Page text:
On the way to the ruins Titch outlined his plan. “This time Miff and I will climb up on the wall where we were last time. We’ll be able to keep a sharp watch all around from there. You other three go down into the cellar and have a good look round for a secret passage. Tap and push the walls all over to see if you can find one. If we see that car coming we’ll run down and warn you so that you can come out again before the men arrive.”

Bunny, Smudgie and Gogs waited by the ruined church wall until Titch and Miff had climbed above their heads. It was by then almost dark. Titch scanned the Straight Mile as far as he could but there was no car in sight. “Nothing about!” he shouted to the others. “You can go down now.”

Gogs hesitated. “W . . . W . . . Would you like me to stay and help you Titch?” he asked hopefully.

“Don’t be a cissy,” broke in Bunny before Titch could answer.

“But what if those men come again?” asked Gogs.

“Don’t worry Gogs,” reassured Titch. “We’ll be down to give you plenty of warning if they come.”

“Come on Gogs,” ordered Bunny. “We don’t have any time to lose.” The three boys were watched by Titch and Miff as they disappeared into the gloom.

When they reached the entrance to the passage which led to the cellar, the three boys halted.

“I’ll go first,” announced Bunny. “You come next Gogs, and Smudgie can come last.” He shone his torch down the passage and the boys advanced cautiously examining the wall as they went. They saw nothing.

There was a clatter of footsteps as they went down the worn stone steps. At the bottom Bunny looked around the corner into the dark depths of the cellar. He swept the beam of his torch around to examine their surroundings.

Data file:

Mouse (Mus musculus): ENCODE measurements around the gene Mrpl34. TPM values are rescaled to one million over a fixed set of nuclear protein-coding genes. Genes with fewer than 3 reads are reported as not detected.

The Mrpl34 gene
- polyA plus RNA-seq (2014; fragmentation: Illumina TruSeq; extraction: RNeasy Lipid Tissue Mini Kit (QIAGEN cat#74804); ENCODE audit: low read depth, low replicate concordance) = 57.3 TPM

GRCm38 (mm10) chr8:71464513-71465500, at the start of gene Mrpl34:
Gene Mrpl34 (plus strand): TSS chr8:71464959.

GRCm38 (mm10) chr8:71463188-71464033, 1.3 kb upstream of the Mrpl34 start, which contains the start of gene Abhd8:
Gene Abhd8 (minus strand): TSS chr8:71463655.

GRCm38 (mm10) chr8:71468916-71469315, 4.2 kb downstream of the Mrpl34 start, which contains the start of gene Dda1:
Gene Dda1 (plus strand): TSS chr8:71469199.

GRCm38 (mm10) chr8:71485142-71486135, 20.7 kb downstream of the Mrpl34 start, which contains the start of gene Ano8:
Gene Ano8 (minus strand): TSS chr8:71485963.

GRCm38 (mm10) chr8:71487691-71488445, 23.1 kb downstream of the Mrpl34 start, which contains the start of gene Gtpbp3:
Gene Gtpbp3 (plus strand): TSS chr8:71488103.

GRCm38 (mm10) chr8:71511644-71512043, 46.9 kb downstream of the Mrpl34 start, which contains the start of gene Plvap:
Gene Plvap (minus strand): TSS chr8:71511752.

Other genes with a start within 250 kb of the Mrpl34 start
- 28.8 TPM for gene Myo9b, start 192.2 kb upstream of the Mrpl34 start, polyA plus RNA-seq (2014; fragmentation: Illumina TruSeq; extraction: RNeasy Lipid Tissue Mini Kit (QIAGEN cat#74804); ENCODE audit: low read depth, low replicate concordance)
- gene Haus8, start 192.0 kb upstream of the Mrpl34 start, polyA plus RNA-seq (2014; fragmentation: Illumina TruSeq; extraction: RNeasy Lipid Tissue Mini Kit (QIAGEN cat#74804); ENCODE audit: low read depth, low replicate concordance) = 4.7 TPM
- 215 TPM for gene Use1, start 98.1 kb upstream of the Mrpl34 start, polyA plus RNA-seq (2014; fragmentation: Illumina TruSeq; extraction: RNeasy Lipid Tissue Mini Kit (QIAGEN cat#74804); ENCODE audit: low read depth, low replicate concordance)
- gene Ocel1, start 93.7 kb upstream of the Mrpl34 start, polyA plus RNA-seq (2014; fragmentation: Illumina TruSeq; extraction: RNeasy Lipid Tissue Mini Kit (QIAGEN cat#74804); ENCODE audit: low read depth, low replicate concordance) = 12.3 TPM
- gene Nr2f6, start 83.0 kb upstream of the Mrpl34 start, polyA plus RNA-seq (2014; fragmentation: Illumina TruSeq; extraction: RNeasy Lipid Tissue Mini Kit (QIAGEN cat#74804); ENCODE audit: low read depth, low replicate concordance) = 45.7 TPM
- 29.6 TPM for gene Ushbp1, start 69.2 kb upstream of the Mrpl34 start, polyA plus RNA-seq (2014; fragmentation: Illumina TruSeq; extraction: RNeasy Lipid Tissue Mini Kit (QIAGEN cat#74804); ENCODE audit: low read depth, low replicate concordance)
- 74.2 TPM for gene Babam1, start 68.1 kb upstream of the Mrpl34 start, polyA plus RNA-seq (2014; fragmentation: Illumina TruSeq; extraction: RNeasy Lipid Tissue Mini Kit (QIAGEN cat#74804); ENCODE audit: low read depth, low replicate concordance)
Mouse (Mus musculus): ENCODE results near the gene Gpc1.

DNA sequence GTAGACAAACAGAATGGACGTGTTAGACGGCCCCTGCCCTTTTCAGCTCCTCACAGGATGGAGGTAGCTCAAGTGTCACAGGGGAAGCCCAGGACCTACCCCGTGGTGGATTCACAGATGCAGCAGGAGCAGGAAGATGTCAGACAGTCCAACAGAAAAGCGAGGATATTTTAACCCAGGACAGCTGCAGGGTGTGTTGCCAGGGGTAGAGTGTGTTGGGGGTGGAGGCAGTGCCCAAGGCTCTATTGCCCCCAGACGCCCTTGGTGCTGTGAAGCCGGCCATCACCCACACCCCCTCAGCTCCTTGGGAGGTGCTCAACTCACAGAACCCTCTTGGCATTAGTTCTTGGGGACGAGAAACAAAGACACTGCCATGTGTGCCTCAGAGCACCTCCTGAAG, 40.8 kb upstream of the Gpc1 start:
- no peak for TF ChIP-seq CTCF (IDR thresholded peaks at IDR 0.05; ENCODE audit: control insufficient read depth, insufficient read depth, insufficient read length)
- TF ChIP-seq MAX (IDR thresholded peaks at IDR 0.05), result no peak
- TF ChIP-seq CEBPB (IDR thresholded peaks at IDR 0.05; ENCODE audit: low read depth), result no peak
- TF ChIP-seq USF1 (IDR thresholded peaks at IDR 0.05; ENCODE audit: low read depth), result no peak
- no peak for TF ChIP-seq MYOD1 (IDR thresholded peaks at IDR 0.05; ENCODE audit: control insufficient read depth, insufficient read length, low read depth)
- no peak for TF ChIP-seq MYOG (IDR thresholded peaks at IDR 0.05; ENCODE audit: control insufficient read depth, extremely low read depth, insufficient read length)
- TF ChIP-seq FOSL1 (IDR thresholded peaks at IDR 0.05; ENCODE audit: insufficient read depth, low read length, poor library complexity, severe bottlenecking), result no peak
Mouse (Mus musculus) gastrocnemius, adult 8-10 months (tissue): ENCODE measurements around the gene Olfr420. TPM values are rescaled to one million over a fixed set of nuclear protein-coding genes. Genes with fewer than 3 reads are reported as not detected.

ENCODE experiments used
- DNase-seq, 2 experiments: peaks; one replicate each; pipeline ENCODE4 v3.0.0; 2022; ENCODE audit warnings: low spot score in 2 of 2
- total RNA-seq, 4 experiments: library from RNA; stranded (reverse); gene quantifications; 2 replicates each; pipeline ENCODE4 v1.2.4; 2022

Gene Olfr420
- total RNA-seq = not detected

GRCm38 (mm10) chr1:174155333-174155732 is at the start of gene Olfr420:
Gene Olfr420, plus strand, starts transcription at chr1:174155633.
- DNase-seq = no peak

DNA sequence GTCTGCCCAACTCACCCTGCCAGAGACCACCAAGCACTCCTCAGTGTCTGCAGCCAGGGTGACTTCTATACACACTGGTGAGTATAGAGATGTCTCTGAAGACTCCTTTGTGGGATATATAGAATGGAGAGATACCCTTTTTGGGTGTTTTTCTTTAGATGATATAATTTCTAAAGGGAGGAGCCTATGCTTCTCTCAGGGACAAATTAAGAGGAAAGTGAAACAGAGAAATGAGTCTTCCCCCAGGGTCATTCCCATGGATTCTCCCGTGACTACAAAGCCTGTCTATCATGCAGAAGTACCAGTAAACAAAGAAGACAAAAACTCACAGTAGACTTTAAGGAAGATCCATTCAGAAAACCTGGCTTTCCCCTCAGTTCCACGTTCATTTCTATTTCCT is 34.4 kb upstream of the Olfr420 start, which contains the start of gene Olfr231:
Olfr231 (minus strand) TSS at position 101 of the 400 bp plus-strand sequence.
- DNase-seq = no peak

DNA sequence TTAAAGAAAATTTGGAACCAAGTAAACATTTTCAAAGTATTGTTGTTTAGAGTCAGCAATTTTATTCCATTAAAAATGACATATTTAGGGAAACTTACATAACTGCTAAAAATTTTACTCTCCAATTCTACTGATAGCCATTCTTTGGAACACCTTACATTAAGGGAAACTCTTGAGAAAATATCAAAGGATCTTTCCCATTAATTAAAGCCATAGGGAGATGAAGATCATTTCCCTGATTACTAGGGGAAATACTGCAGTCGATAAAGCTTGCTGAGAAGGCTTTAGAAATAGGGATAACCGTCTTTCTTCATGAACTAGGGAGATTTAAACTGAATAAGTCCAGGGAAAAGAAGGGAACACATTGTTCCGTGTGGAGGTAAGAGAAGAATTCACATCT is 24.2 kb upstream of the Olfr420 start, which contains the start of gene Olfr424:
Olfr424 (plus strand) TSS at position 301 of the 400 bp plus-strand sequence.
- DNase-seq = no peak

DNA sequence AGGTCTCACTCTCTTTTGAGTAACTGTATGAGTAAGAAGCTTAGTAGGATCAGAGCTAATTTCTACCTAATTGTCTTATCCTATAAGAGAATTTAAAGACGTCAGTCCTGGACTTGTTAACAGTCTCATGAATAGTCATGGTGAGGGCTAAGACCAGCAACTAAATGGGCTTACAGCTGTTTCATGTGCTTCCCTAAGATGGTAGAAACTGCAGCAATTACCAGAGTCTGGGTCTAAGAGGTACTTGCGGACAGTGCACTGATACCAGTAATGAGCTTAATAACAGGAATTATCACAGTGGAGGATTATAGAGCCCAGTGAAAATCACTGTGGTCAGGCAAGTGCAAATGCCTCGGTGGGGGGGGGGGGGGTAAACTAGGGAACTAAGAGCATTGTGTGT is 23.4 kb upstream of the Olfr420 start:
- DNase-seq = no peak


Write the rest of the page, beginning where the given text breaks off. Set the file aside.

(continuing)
Bunny looked around the corner into the dark depths of the cellar

    “Now we’ve got to search quickly,” he said in an urgent whisper. “I’ll try that far wall. Gogs, you search this one and Smudgie, you . . . Smudgie!” Bunny whirled around and shone his torch. Their companion was nowhere to be seen. Both boys ran to the foot of the steps but the beam of Bunny’s torch revealed nothing. Smudgie had completely disappeared.

“That’s funny Gogs!”

“Wh . . . Wh . . .  What’s happened?” quivered Gogs clinging on to Bunny. “Wh . . . Wh . . . Where’s he gone?”

“No idea,” returned Bunny flashing his torch in every direction in the vain hope of finding their lost friend. “Perhaps he went back out for something, Gogs.”

“He might have. But I know he was behind me when we were at the top of the steps. Let’s go and look for him.”

“We’ll have to,” replied Bunny. “He must be about somewhere. Come on!”

They went back up the steps and along the passage. They looked around outside but could see nothing. Bunny flashed his torch around in the darkness in the hope of finding Smudgie. Meanwhile, up on the wall, Titch and Miff had been keeping watch. They saw no approaching car and heard and saw nothing of their friends until, suddenly, the darkness near the cellar was illuminated by Bunny’s flashing torch.

This puzzled Titch who immediately called out, “What’s the matter? Found anything?”

“No!” came Bunny’s reply through the darkness. “Smudgie’s disappeared. We can’t find him anywhere. Have you seen him?”

“No,” Titch replied. “We haven’t seen anything.”

“We can’t find him anywhere Titch,” put in Gogs.    “He’s just gone.”

Titch frowned at Miff, then looked in the direction of the cellar once more.

“When did you last see him?” he shouted. There was no reply.